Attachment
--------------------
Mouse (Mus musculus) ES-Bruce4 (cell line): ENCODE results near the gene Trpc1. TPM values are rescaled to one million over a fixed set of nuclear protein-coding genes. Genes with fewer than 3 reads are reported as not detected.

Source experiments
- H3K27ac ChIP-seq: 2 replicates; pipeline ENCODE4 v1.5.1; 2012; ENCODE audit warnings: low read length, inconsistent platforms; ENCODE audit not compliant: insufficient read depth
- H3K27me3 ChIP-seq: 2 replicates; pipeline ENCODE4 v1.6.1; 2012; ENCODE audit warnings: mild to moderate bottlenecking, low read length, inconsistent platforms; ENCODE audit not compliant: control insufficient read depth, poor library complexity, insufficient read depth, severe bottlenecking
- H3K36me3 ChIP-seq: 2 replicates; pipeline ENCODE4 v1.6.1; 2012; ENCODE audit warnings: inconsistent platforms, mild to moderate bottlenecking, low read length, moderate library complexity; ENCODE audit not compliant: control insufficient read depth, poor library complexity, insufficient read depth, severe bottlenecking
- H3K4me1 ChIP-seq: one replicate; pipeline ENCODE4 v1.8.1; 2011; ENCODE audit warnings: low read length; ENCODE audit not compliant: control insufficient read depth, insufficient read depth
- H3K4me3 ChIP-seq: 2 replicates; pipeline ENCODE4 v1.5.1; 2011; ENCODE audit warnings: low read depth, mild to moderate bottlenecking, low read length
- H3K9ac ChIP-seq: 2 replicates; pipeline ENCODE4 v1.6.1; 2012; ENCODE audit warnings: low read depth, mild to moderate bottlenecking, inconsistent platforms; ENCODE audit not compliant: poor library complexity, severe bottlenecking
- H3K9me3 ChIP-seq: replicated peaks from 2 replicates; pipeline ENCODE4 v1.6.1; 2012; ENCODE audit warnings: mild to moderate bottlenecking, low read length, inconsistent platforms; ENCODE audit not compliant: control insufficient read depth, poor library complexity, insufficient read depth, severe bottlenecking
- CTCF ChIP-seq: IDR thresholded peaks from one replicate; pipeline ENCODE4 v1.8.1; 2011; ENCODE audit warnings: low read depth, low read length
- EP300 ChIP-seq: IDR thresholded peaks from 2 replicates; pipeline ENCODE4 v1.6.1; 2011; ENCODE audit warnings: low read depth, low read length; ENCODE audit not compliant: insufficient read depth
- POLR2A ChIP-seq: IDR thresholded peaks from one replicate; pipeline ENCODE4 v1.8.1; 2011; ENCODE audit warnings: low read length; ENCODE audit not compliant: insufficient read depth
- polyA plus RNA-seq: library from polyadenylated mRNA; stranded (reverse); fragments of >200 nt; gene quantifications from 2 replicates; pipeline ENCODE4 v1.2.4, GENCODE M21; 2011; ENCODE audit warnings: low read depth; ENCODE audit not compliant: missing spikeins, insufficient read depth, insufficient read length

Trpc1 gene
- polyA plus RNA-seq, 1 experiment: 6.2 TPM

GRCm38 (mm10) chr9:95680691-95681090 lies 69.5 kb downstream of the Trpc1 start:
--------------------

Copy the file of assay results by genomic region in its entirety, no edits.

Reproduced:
Mouse (Mus musculus) ES-Bruce4 (cell line): ENCODE results near the gene Trpc1. TPM values are rescaled to one million over a fixed set of nuclear protein-coding genes. Genes with fewer than 3 reads are reported as not detected.

Source experiments
- H3K27ac ChIP-seq: 2 replicates; pipeline ENCODE4 v1.5.1; 2012; ENCODE audit warnings: low read length, inconsistent platforms; ENCODE audit not compliant: insufficient read depth
- H3K27me3 ChIP-seq: 2 replicates; pipeline ENCODE4 v1.6.1; 2012; ENCODE audit warnings: mild to moderate bottlenecking, low read length, inconsistent platforms; ENCODE audit not compliant: control insufficient read depth, poor library complexity, insufficient read depth, severe bottlenecking
- H3K36me3 ChIP-seq: 2 replicates; pipeline ENCODE4 v1.6.1; 2012; ENCODE audit warnings: inconsistent platforms, mild to moderate bottlenecking, low read length, moderate library complexity; ENCODE audit not compliant: control insufficient read depth, poor library complexity, insufficient read depth, severe bottlenecking
- H3K4me1 ChIP-seq: one replicate; pipeline ENCODE4 v1.8.1; 2011; ENCODE audit warnings: low read length; ENCODE audit not compliant: control insufficient read depth, insufficient read depth
- H3K4me3 ChIP-seq: 2 replicates; pipeline ENCODE4 v1.5.1; 2011; ENCODE audit warnings: low read depth, mild to moderate bottlenecking, low read length
- H3K9ac ChIP-seq: 2 replicates; pipeline ENCODE4 v1.6.1; 2012; ENCODE audit warnings: low read depth, mild to moderate bottlenecking, inconsistent platforms; ENCODE audit not compliant: poor library complexity, severe bottlenecking
- H3K9me3 ChIP-seq: replicated peaks from 2 replicates; pipeline ENCODE4 v1.6.1; 2012; ENCODE audit warnings: mild to moderate bottlenecking, low read length, inconsistent platforms; ENCODE audit not compliant: control insufficient read depth, poor library complexity, insufficient read depth, severe bottlenecking
- CTCF ChIP-seq: IDR thresholded peaks from one replicate; pipeline ENCODE4 v1.8.1; 2011; ENCODE audit warnings: low read depth, low read length
- EP300 ChIP-seq: IDR thresholded peaks from 2 replicates; pipeline ENCODE4 v1.6.1; 2011; ENCODE audit warnings: low read depth, low read length; ENCODE audit not compliant: insufficient read depth
- POLR2A ChIP-seq: IDR thresholded peaks from one replicate; pipeline ENCODE4 v1.8.1; 2011; ENCODE audit warnings: low read length; ENCODE audit not compliant: insufficient read depth
- polyA plus RNA-seq: library from polyadenylated mRNA; stranded (reverse); fragments of >200 nt; gene quantifications from 2 replicates; pipeline ENCODE4 v1.2.4, GENCODE M21; 2011; ENCODE audit warnings: low read depth; ENCODE audit not compliant: missing spikeins, insufficient read depth, insufficient read length

Trpc1 gene
- polyA plus RNA-seq, 1 experiment: 6.2 TPM

GRCm38 (mm10) chr9:95680691-95681090 lies 69.5 kb downstream of the Trpc1 start: